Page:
Launch Slideshow

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Sucking in the Savings

Sucking in the Savings

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    Operators visit each vacuum station daily to check the charts, meters, and gauges. This monitoring equipment allows the operator to easily identify and locate any problem that may occur. Photos: Airvac

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    The valve pit is easily accessible and designed so operators don't come in contact with raw sewage. No special tools are required, not even rubber gloves.

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    Sewer statsTwo-thirds of Cedar Grove's homes — 3,000 — are on a gravity sewer system and the rest are on a vacuum sewer system, giving public works ample opportunity to compare the performance of the two.

Cedar Grove is located just a couple of miles inland of the Gulf of Mexico. As you'd expect, we get several major storms every year and the occasional hurricane.

Every storm presents the possibility of an electrical power outage, which can be disastrous. The loss of power shuts down the lift and the vacuum stations. Gravity sewer lines quickly back up into homes and businesses creating a public health — and public relations — nightmare. We have to shuttle portable generators between the lift stations to keep the gravity system functioning.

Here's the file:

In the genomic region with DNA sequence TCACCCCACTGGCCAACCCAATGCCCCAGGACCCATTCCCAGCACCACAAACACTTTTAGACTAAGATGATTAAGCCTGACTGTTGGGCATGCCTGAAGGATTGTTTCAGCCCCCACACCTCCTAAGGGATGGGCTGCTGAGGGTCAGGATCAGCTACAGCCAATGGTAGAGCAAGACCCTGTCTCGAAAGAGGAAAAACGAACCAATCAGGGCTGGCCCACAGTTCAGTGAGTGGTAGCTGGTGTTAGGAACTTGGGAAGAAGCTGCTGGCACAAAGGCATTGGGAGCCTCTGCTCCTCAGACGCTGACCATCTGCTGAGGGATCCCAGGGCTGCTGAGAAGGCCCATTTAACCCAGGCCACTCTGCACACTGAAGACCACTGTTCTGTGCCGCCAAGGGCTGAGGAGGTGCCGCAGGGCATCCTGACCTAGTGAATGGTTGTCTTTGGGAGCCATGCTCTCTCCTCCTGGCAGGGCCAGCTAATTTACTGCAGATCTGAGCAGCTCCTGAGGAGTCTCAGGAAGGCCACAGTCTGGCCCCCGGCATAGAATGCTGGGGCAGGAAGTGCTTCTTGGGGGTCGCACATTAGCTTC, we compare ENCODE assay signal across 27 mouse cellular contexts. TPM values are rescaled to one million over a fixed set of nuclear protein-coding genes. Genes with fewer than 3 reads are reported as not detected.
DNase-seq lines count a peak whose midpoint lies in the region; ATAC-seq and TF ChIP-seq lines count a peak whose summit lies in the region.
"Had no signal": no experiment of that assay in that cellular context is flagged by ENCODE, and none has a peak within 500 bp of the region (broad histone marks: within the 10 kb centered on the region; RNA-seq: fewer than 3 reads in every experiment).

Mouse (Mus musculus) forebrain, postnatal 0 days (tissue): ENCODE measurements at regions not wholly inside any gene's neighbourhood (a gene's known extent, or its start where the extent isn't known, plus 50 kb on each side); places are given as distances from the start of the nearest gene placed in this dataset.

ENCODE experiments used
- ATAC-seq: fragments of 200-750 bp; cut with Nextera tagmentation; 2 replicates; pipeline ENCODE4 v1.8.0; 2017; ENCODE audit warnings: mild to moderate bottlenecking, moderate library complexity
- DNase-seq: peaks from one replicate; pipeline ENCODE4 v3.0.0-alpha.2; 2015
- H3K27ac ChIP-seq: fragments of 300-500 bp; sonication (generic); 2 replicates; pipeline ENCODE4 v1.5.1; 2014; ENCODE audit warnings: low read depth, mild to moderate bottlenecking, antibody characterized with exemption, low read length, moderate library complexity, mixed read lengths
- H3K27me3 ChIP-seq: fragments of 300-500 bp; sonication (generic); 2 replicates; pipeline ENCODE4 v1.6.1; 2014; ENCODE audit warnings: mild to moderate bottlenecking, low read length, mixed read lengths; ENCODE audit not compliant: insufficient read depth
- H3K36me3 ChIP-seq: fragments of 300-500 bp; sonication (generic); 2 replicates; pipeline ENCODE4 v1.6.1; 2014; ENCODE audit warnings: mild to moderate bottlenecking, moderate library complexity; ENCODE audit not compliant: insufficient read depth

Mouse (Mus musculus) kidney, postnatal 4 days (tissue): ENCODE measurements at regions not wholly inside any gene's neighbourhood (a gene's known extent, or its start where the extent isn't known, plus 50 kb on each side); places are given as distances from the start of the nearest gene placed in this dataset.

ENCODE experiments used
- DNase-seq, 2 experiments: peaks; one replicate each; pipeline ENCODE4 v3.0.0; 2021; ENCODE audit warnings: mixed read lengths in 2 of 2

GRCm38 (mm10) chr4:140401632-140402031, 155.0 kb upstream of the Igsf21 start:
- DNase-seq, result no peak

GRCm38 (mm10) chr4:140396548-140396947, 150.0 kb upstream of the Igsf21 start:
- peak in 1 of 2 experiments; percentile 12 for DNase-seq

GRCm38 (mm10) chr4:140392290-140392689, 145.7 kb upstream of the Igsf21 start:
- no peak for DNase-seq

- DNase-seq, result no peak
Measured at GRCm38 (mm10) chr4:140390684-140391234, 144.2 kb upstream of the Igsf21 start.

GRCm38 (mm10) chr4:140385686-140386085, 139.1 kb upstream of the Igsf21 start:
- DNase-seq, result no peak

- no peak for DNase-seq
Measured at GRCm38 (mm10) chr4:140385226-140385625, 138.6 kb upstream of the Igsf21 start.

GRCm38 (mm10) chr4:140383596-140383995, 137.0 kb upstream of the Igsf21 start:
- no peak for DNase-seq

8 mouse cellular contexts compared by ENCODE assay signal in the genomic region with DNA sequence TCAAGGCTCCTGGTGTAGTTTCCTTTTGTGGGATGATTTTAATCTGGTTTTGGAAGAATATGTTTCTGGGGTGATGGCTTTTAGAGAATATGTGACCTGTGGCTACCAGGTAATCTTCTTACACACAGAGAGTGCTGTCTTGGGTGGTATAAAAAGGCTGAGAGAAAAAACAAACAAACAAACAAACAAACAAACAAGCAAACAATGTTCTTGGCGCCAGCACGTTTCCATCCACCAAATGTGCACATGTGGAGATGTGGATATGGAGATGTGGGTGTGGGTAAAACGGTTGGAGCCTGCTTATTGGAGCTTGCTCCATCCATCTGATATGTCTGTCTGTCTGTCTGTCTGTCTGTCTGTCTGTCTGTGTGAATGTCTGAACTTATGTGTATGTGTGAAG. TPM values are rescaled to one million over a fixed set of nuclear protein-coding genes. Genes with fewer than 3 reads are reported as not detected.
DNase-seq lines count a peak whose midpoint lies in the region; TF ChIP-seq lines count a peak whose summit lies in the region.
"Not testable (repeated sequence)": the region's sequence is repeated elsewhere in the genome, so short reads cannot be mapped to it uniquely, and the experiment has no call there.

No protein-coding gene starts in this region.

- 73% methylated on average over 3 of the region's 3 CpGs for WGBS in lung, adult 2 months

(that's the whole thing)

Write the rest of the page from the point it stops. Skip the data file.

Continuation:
Not so in our vacuum system, where a permanent generator located at each vacuum station keeps them running. Furthermore, vacuum sewers are closed systems so rainwater can't infiltrate the lines.

When electrical power is lost, nearly all of our staff is dedicated to keeping the gravity system running. With the vacuum system, the only thing we have to do is keep gasoline in the generator.

MAKING THE CHANGE

Public works directors who have no experience with vacuum technology may think that vacuum sewers are complex systems that require years of specialized training to maintain.

Not so. We recently assigned a new hire to service our vacuum sewer system. Within a week he was handling daily maintenance schedules by himself; and after a week of specialized hands-on training he was handling nearly all aspects of repair and service.

As with all systems, parts occasionally wear out and sometimes mains are damaged. Replacing components is easy, largely because the system is amazingly simple and offers easy access to the valve pits, vacuum station, and vacuum mains. Repairs typically take minutes and the component parts are relatively inexpensive.

Vacuum sewer technology is safe, efficient, reliable, and simple to operate and maintain. We hope to expand our vacuum system soon (that's easy, as well), so our department will become even more cost-effective. For topographic conditions like we have along the coast, vacuum sewers are by far the best option for sewage collection.

—Thomas Voght is public works director for Cedar Grove, Fla. Reach him at thomas@cedargrovefl.com.

Web Extra

For a diagram of how a vacuum system works, visit the “article links” page undernder “resources” at www.pwmag.com.